Mike... it was Cloud Atlas
Andrew:
Sep 19, 2012 09:40AM
Thanks Riku!
Maaz Abdelrahman:
Sep 19, 2012 09:40AM
q What was the recomended books?
Becca:
Sep 19, 2012 09:40AM
Riku: or he could just log on and look at it himself and aswer in the chat? (we wish!)
Mike Duron:
Sep 19, 2012 09:40AM
Thank you, Riku! :)
Joni Baboci:
Sep 19, 2012 09:40AM
Cloud Atlas - David Mitchell
Becca:
Sep 19, 2012 09:42AM
was i the only one getting an echo from SirR and the host sounding really loud?
Maddy:
Sep 19, 2012 09:42AM
does anyone know when you get to watch it again?
Maaz Abdelrahman:
Sep 19, 2012 09:42AM
me too
Ananthu:
Sep 19, 2012 09:42AM
Goodreads, I can't thank you enough! This was awesome!
Maddy:
Sep 19, 2012 09:43AM
yeah becky, the quality was really cracky
Ananthu:
Sep 19, 2012 09:43AM
Maddy:Here - http://www.livestream.com/goodreads/v...
Maaz Abdelrahman:
Sep 19, 2012 09:43AM
I didn't hear most of the answers..
Becca:
Sep 19, 2012 09:43AM
ta, maddy just press the play button and it restarts
Maddy:
Sep 19, 2012 09:43AM
thanks!!
Kevin Brown:
Sep 19, 2012 09:44AM
Thanks goodreads this was great!
Maddy:
Sep 19, 2012 09:44AM
I couldnt even hear the answer to my question.. :(
Georgia Roybal:
Sep 19, 2012 09:44AM
Great! I took the day off from work to see this and it was worth it.
Maaz Abdelrahman:
Sep 19, 2012 09:44AM
thank you all
Liza Novikova:
Sep 19, 2012 09:46AM
thank you!
Patrick Brown:
Sep 19, 2012 09:49AM
Thank you all so much for watching. I apologize for not getting to more of your great questions. The recording is now posted if you'd like to watch it.
Becca:
Sep 19, 2012 09:49AM
maddy:he said there wasnt much he could do about SV's publicity and he was neutral on the subject and people wrote telling him they found it funny and couldn't see the problem with it. Then he had a pop at "constructed rage". you can find the answer at 03:00 ish on the video
Gabriel Astilla:
Sep 19, 2012 09:51AM
thank you goodreads for having this. My question was lucky enough to be answered. thank you so much. thanks Riku and thank you so much Goodreads!
Riku Sayuj:
Sep 19, 2012 09:53AM
We were all privileged today. Patrick, you conducted the interview so well, you managed to keep him entertained throughout! He almost didnt want to go? :)
Joni Baboci:
Sep 19, 2012 09:53AM
Patrick this was awesome. I hope you can keep having this kind of quality unique live-chats. To next time.
Riku Sayuj:
Sep 19, 2012 09:53AM
loved the crack on your name gabriel :)
Lexana Angel:
Sep 19, 2012 09:57AM
any future obsession of what you want to write down after this novel?
Ananthu:
Sep 19, 2012 09:57AM
The audio quality was a tad underwhelming. That's my only complaint.
Tina Kloter Glidden:
Sep 19, 2012 10:03AM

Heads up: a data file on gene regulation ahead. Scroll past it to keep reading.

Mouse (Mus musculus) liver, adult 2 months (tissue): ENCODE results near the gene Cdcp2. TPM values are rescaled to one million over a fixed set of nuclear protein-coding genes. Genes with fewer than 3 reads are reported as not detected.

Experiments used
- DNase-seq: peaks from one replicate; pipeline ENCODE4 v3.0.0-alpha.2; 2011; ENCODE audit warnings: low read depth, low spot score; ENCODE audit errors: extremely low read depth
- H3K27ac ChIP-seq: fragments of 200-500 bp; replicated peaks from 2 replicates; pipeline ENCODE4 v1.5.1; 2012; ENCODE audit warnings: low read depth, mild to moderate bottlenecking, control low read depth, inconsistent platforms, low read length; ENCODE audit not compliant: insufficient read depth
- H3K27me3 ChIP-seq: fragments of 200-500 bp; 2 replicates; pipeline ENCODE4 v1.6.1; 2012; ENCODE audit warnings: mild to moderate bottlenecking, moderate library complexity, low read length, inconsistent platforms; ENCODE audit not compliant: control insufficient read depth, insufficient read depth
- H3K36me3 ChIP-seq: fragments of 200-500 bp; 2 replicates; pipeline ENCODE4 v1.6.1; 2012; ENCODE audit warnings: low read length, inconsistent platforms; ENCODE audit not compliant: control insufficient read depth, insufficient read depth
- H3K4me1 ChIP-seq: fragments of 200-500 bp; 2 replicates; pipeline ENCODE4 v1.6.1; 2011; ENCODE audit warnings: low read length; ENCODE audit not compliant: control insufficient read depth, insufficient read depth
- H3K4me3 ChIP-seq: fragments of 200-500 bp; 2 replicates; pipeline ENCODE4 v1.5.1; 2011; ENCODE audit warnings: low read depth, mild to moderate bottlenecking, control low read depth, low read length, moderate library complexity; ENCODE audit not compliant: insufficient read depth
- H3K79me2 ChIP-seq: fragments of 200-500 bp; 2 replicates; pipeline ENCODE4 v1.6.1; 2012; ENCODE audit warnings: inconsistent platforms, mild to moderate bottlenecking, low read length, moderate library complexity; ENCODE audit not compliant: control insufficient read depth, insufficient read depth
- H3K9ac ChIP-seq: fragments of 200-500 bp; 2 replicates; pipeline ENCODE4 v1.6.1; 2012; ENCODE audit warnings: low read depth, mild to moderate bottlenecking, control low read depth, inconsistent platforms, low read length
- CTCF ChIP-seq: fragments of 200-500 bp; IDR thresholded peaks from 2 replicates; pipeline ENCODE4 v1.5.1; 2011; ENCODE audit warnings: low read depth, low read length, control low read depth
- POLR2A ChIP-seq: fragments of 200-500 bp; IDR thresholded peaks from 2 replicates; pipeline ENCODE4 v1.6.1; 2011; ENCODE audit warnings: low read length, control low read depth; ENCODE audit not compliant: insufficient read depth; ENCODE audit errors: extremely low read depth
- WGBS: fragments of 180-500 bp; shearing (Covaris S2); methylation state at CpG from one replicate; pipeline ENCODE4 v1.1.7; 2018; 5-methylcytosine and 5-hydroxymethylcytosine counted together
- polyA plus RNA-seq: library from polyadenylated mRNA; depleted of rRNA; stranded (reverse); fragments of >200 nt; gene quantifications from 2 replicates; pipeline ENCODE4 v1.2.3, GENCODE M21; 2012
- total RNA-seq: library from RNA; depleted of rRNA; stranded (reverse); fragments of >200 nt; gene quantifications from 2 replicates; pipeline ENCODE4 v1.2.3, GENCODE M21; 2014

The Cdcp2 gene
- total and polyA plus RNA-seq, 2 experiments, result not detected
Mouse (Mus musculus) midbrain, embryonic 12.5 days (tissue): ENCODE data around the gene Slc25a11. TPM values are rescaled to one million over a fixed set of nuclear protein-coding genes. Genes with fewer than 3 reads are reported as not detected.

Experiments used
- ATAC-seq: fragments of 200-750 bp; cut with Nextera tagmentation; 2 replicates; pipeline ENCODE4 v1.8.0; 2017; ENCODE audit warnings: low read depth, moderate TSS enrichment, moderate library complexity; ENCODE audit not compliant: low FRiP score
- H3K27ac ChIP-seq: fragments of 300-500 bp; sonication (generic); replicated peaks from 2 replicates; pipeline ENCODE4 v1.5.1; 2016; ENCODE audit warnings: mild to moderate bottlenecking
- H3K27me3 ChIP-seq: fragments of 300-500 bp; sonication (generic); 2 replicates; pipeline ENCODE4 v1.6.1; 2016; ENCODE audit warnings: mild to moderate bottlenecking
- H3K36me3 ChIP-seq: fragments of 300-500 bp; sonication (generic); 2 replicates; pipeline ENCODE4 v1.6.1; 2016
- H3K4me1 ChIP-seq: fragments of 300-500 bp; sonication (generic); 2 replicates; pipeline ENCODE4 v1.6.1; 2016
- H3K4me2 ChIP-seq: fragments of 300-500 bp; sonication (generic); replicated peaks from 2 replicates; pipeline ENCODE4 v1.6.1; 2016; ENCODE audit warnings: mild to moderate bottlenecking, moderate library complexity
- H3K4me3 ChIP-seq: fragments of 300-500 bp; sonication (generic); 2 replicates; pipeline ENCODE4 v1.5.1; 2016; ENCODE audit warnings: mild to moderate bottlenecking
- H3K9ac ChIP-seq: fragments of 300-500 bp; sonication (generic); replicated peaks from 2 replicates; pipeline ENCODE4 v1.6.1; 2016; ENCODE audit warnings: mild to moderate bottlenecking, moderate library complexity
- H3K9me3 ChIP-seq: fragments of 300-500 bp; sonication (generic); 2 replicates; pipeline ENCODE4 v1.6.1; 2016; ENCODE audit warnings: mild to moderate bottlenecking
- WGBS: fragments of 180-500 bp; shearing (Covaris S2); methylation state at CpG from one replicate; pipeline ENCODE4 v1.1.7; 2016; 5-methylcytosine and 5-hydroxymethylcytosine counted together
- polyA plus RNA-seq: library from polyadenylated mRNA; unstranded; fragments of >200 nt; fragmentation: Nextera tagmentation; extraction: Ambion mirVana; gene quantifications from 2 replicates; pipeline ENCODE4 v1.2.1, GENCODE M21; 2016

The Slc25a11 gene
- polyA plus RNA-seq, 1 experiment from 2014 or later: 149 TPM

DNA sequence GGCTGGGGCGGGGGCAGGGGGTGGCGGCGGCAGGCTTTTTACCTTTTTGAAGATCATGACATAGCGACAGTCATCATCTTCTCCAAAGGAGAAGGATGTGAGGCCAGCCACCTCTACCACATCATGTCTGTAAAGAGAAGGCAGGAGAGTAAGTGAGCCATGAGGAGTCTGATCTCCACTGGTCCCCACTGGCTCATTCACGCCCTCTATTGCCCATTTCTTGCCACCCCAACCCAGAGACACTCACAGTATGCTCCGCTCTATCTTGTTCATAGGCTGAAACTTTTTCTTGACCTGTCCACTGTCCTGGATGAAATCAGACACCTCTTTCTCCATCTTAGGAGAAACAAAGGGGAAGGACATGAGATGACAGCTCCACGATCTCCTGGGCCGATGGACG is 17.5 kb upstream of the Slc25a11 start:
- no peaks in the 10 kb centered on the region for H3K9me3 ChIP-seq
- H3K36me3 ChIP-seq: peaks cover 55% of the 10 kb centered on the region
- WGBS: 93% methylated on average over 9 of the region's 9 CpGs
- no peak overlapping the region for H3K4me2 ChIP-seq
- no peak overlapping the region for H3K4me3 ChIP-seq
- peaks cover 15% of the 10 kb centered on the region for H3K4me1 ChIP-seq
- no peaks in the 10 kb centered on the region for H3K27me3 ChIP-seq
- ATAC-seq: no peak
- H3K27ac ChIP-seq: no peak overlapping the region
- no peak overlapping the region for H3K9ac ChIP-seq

Thank you for hosting this wonderful interview with one of my favorite authors. It was extremely well done.
Gabriel Astilla:
Sep 19, 2012 10:04AM
Patrick: that was really great! even though the audio quality did not do a good job but who cares, for me since the video was uploaded we can watch it anytime we want just to know the answers so it's great to have a rare time like this.
Riku: yeah I know, and I like the way that I was somewhat similar to what Gibreel Farishta acted in the story, but thanks again
Sam B:
Sep 19, 2012 10:05AM
Nice to have a question answered, thanks for putting this on.
Maddy:
Sep 19, 2012 10:05AM
Thanks goodreads! lol.. that was an awesome interview you gave us!
Maddy:
Sep 19, 2012 10:07AM
And thanks a ton becky too!
Riku Sayuj:
Sep 19, 2012 10:07AM
Just ordered the book! cheers all!
Maddy:
Sep 19, 2012 10:09AM
I'll be waiting for your review riku ;)
Riku Sayuj:
Sep 19, 2012 10:11AM
you bet maddy :)
Jolie Rolie Polie :D:
Sep 19, 2012 11:12AM
Q are you still there?
Sydney Young:
Sep 19, 2012 11:48AM
This was great, thanks so much!
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About Salman Rushdie

Sir Ahmed Salman Rushdie is a novelist and essayist. Much of his early fiction is set at least partly on the Indian subcontinent. His style is often classified as magical realism, while a dominant theme of his work is the story of the many connections, disruptions and migrations between the Eastern and Western world.

His fourth novel, The Satanic Verses, led to protests from Muslims in several countries, some of which were violent. Faced with death threats and a fatwa (religious edict) issued by Ayatollah Ruhollah Khomeini, then Supreme Leader of Iran, which called for him to be killed, he spent nearly a decade largely underground, appearing in public only sporadically. In June 2007, he was appointed a Knight Bachelor for "services to literature", which "thrilled and humbled" him. In 2007, he began a five-year term as Distinguished Writer in Residence at Emory University.